ny, and others.--N. Y. Times, April 27. John W. Ellis, governor of North Carolina, issued a proclamation calling an extra session of the General Assembly of the State, and deprecating the proclamation of President Lincoln asking for troops.--(Doc. 103.) The bridges over Gunpowder River on the Philadelphia, Wilmington and Baltimore Railroad were burned by the rebels of Baltimore. The bridge over Bush River, on the same route, was destroyed last evening about sundown.--N. Y. Herald, Appurposes of transportation are being fitted out as gunboats, to cruise off the coast and run up shallow waters.--N. Y. Herald, April 27. William Burton, governor of Delaware, issued a proclamation calling out volunteers to defend the Union.--(Doc. 104.) A meeting of the ladies of the congregation of Trinity church, and of St. Paul's, St. John's, and Trinity chapels, in New York, to the number of about one hundred and fifty, took place in the Sunday-school room, of St. John's chapel, f
the subdivision of the military department of Washington.--(Doc. 105.) The Virginia Sentinel of to-day, says, Our ps men they showed the greatest capacity to endure fatigue.--(Doc. 106.)--The World, May 1. Southerners employed in the dd oath of fealty to the Constitution of the United States.--(Doc. 107.) Messrs. Winslow, Lanier & Co., of New York, offeal aid to the federal army, through the present campaign. --(Doc. 108.) There is one strong, deep-rooted determination i startling events which induced him to assemble that body.--(Doc. 109.) The rebel army stationed at Richmond, numbers thSouthern harbors and issued a proclamation to that effect.--(Doc. 110.) Edward Everett delivered an eloquent Union speech, at a flag raising in Chester Square, Boston, Mass.--(Doc. 111.) The Harbor Police of New York seized six sloops in thomplished on the night of Friday; April 12th, without the firing of a gun or the spilling of one drop of blood. --(Doc. 112.)
utside the ship would be obstructed, kedges were laid out, and it was endeavored to warp the ship over the spit, part of the men being at the guns. The Maryland having been run aground by her officers during the warping, a squall came up and drove the ship ashore again. At daylight a steam tug from Havre de Grace came in sight, and was taken to tow the ship out. She was then taken in tow by the R. R. Cuyler, and brought to New York.--N. Y. Commercial, April 29. The Fifth Regiment of New York State militia left New York on board the British steam transport Kedar, for Annapolis. This regiment is composed almost entirely of Germans, and is commanded by Colonel Schwartzwaelder. For some days past they have occupied 162 neat tents, precisely of the pattern furnished to the Hudson's Bay Indians, on the bare grounds of the Battery, where thousands of people visited them, and admired the excellent order and homelike appearance of their quarters.--(Doc. 113.)--N. Y. Tribune, April 29.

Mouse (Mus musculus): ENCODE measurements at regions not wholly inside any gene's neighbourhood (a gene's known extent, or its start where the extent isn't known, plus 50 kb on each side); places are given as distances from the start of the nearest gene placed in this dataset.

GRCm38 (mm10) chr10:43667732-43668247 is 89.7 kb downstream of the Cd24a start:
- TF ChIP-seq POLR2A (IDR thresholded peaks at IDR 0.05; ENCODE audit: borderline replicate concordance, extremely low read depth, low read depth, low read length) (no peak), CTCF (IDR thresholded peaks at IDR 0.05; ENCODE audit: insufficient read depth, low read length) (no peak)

not equalled in this section of the South. The enthusiasm was immense, and beyond description.--(Doc. 115.) At Roxbury, Mass., a beautiful silk flag was presented, by the ladies of that city, tnapolis, Md. They were escorted to the boat by an immense body of brother firemen and citizens.--(Doc. 116.) Jefferson Davis sent a message to the Congress at Montgomery to-day. While reading inthe galleries. Nearly all the members of Congress were present.--Charleston Mercury, April 30.--(Doc. 117.) Citizens of Weverton, Frederick Co., Maryland, in a letter to Governor Hicks, protest against the entrance of Virginia troops from Harper's Ferry into their State.--(Doc. 118.) There was an interesting display of patriotism by the young ladies of Brooklyn (N. Y.) Heights Seminary.raised upon the steeple of North Dutch church at New York. Nearly every church edifice and public building in the city is decorated in the same manner.--(Doc. 119.)--Commercial Advertiser, April 30.
ed at Atlanta, Georgia, on his return from Virginia. Hie was received by a crowd of citizens, to whom he made a speech.--(Doc. 120.) The New Jersey Legislature met, and Gov. Olden delivered his Message, recommending a loan of $2,000,000 for wauring the bombardment of Fort Sumter are not forgotten, we can assure them, but will ever live in grateful remembrance. --(Doc. 121.)--Charleston News, May 1. A United States Armory is to be established at Rock Island, Ill., in the place of thefor Capt. Sprague's Company of the Thirteenth Regiment, went with the Twenty-eighth to join their Regiment at Annapolis.--(Doc. 122.) A meeting of the Harvard Medical School was held in Cambridge, Mass., at which the following resolution was ady 1. Citizens of Philadelphia, representing all parties, addressed a congratulatory letter to Lieut.-General Scott.--(Doc. 123.) Yesterday the Louisiana Guards, and today the Montgomery Guards, left New Orleans for the seat of war in Virgi